About Tariq Ramadan and the CILE

To the extent that the Habermassian concept of post-secularism can be legitimately applied beyond the Western context (a possibility that Habermas seems to acknowledge),  Tariq Ramadan can be characterized as one of the most articulated contemporary post-secular intellectuals. In some European countries where the very idea of religious intellectuality is seen as contradictory, his positions are frequently caricatured. He is accused of “double-talk” by those who are simply unable to understand him or unwilling to seriously listen to him.

Here are a few videos from the Center for Islamic Ethics and Legislation that he has established in Doha, Qatar and which is pursuing his project of Islamic Reformation.

General presentation of the CILE

A lecture by Tariq Ramadan

Concluding remarks by Tariq Ramadan to the first CILE conference

His book Radical Reform remains probably the best theoretical introduction to his work.

How not to get bored: read “conservative”/ “politically incorrect” thinkers

Sometimes my liberal friends are asking me why I study horrible reactionary/ PI thinkers. There are many reasons why they are important. One of them is that by their more or less radical criticism of western liberal democracies, they do raise vital questions about our present (even if we have to disagree with their conclusions). Heidegger’s attempt to find a response to nihilism ended in a political disaster and moral failure of epic magnitude. The question he asked about our technological and globalized world still haunts us nevertheless.

A lighter response to this question is that … well … you never get bored with these thinkers. Seriously … Take Carl Schmitt for instance. An horrific personality by any ethical or religious standard. But the more you dig into his thought, the more you realize that he cannot be understood without his doctrine of the Katechon. To put it simply, in each age comes a savior that prevents the coming of the Anti-Christ and the end of the world (Sic, just reread Saint Paul). Schmitt really believed that the Jesuit order or the last Emperor of the Austro-Hungarian Empire played this eschatological role … as well as a more sinister German leader of his time (probably he just mixed up the characters in the script).

He was definitively not alone in his apocalyptic dreams. Heidegger waited all his life for a new Parousia (Ereignis), a new coming of Being. With the publication of his Contributions to Philosophy (of the Event), I think it is impossible to deny the messianic and gnostic impulse behind his thought.

Leo Strauss comes from the same intellectual environment but at least he was a much more lucid witness of the ethical bankruptcy of a whole generation of intellectuals, chiefs among them being Schmitt and Heidegger.  Still, reading him is like entering a labyrinth, once you realize that the category of “esoteric writing” that he uses to interpret the writings of medieval and early modern thinkers …. does apply to him also. And Leo Strauss is sometimes described (wrongly I think) as the ideologue behind the dumbest Republican administration you had for decades. When you know that Strauss spent most of his academic life writings about Plato or Hobbes, you have a real mystery to solve out!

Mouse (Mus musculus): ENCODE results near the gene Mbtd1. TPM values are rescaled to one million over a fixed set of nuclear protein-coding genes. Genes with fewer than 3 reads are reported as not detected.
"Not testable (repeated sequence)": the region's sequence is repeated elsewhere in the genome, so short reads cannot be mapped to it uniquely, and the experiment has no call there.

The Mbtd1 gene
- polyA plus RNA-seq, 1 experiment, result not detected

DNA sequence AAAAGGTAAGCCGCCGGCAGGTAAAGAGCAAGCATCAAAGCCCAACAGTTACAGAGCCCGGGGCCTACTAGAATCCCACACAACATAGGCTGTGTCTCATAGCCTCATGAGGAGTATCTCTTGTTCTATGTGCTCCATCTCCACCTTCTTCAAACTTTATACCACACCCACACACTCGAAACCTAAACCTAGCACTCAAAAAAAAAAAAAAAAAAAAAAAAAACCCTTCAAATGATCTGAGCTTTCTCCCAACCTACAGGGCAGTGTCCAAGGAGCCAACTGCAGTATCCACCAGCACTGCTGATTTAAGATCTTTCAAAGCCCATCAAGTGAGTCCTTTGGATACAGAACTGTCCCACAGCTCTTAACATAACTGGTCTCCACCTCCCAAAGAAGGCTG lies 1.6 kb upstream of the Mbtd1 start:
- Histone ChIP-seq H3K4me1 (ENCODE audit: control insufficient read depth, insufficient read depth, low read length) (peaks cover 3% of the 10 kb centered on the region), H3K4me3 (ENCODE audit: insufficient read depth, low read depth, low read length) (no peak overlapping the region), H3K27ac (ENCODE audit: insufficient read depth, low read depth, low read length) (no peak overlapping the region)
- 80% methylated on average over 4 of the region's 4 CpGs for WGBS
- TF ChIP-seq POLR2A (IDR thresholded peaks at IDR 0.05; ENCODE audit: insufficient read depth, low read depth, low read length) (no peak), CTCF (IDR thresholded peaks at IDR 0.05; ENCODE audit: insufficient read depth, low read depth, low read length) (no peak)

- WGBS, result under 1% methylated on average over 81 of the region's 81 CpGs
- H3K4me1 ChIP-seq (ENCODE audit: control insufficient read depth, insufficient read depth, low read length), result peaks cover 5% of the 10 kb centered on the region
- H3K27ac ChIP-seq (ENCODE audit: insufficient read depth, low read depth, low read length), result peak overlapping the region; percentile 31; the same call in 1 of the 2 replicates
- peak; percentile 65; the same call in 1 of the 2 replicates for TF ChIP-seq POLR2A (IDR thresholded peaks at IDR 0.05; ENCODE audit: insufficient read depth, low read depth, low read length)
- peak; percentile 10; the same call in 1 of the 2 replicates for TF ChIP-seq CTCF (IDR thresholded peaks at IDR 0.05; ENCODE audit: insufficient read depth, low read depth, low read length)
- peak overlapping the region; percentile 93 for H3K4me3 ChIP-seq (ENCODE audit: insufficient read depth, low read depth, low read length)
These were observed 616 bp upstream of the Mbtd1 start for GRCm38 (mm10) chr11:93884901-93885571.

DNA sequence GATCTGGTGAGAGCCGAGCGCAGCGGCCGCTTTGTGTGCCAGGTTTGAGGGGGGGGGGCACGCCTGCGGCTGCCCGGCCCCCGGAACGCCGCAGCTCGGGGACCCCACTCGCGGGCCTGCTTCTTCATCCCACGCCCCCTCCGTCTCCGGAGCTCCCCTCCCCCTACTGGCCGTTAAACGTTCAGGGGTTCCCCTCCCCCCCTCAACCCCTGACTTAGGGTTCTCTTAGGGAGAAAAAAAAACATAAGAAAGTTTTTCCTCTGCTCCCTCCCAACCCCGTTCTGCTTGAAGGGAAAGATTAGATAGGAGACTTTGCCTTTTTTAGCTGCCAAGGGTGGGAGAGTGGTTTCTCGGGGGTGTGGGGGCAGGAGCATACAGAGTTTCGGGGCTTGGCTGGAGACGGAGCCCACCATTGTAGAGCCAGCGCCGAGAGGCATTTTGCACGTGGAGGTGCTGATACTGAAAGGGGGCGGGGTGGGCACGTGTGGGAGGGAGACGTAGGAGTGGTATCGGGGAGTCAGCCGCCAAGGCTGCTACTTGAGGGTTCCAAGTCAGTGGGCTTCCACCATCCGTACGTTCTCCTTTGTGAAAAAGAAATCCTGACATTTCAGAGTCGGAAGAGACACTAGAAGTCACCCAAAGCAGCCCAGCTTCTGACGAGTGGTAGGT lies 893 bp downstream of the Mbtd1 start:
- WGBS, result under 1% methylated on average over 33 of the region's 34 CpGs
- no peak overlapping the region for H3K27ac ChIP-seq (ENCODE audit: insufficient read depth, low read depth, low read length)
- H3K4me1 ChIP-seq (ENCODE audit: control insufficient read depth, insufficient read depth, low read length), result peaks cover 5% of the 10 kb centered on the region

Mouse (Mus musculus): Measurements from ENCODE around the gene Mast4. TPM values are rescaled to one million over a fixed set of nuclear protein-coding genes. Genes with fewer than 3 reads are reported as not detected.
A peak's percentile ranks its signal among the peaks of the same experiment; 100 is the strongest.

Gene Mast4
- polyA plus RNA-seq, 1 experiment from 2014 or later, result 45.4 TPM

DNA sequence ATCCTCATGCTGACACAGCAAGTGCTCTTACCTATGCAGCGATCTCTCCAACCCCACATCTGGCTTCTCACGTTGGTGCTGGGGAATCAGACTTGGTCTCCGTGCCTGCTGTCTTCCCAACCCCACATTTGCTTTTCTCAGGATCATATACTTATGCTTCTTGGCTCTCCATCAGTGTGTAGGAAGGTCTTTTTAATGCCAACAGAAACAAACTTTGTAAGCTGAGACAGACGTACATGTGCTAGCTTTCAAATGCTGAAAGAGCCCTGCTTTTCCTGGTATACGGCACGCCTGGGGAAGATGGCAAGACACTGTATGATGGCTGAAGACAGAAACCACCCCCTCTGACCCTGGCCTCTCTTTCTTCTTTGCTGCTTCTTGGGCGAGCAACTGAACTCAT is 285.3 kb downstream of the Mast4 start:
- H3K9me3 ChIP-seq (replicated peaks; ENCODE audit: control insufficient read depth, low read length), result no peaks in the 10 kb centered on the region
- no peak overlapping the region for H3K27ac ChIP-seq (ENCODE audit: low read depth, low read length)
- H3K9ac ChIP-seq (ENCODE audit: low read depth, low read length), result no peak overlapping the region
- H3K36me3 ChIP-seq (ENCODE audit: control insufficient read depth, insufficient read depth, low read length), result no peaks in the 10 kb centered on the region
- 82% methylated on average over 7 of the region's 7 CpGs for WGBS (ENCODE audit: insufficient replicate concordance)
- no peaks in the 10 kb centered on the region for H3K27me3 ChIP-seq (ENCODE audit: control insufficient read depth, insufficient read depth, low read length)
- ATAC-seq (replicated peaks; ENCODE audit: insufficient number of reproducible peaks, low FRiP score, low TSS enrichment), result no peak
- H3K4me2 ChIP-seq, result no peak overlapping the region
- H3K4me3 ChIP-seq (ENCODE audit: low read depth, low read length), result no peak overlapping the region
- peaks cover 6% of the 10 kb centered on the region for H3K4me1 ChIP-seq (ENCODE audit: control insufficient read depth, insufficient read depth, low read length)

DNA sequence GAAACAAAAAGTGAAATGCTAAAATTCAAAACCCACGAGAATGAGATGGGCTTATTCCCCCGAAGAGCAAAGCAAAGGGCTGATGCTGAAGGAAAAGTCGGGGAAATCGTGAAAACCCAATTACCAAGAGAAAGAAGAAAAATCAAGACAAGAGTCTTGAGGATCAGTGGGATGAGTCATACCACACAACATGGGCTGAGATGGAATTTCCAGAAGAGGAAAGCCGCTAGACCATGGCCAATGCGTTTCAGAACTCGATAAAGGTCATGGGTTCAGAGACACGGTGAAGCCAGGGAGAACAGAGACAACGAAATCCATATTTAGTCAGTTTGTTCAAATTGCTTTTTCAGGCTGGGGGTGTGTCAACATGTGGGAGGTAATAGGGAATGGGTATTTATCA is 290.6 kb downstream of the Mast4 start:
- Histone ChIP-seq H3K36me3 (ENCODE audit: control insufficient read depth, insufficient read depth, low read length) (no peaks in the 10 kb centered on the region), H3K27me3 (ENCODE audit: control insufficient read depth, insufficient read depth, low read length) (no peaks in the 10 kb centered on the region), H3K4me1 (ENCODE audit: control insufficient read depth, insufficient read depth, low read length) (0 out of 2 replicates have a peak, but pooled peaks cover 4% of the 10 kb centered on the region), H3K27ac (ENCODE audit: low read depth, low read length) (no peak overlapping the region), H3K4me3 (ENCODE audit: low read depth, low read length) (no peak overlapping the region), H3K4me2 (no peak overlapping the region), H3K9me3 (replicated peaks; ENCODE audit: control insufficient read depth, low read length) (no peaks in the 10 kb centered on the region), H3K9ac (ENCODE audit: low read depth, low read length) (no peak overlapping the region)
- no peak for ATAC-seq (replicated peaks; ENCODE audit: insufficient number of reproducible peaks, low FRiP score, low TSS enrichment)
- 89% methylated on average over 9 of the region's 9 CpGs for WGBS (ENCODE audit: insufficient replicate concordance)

Take a last of these “conservatives”: Eric Voegelin. He energetically rejected the label of conservative (really got angry about it apparently) but it was applied to him nonetheless. In his youth, he was a member of the neo-Kantian circle of Kelsen (“The Theory of Pure Law”!).  Toward the end of his life, he was interested in the experience of the Sacred and its symbolization … in the Paleolithicum. Between, you have a voluminous work (some 30 volumes in the Complete work of Eric Voegelin, if I recall well) treating a vast range of subjects from Ancient Egypt to Gnosticism and modern political ideologies or the philosophy of consciousness. He was such a prolific writer that he was still dictating texts on his deathbed! There is little more rewarding than trying to sort out the secret behind his atypical intellectual trajectory (and possibly the back ground religious experience that made it possible).

In the meantime, I just started Benjamin Lazier’s God interrupted about heresy, Gnosticism and pantheism in the Weimar Republic. He claims that Scholem believed at some point in his life that he was the Messiah … well I have to sort this out too ….

Today the most important contributions to political science

“Today the most important contributions to political science – not in the academic but in the noetic sense – come from archeology, from the investigations of myths and ethnology, from the history of the Ancient Orient, classical Antiquity and the Far East, from classical philology, from the history of Judaism and Christianity, from the history of patristics and scholasticism, and from the science of comparative religion and comparative literature.”

Eric Voegelin, Anamnesis (second edition by David Walsh), p.390

New french translation of Swami Karpatri

The french publisher “Les Editions du Cerf” is announcing the release of a french translation (pdf) of two writings by Swami Karpatri, one on the symbolism of the Linga and the other on the Sri Vidya tradition.
A review of the English translation with biographical information about Swami Karpatri and his significance, both religiously and politically, in contemporary northern India is available in this previous posting.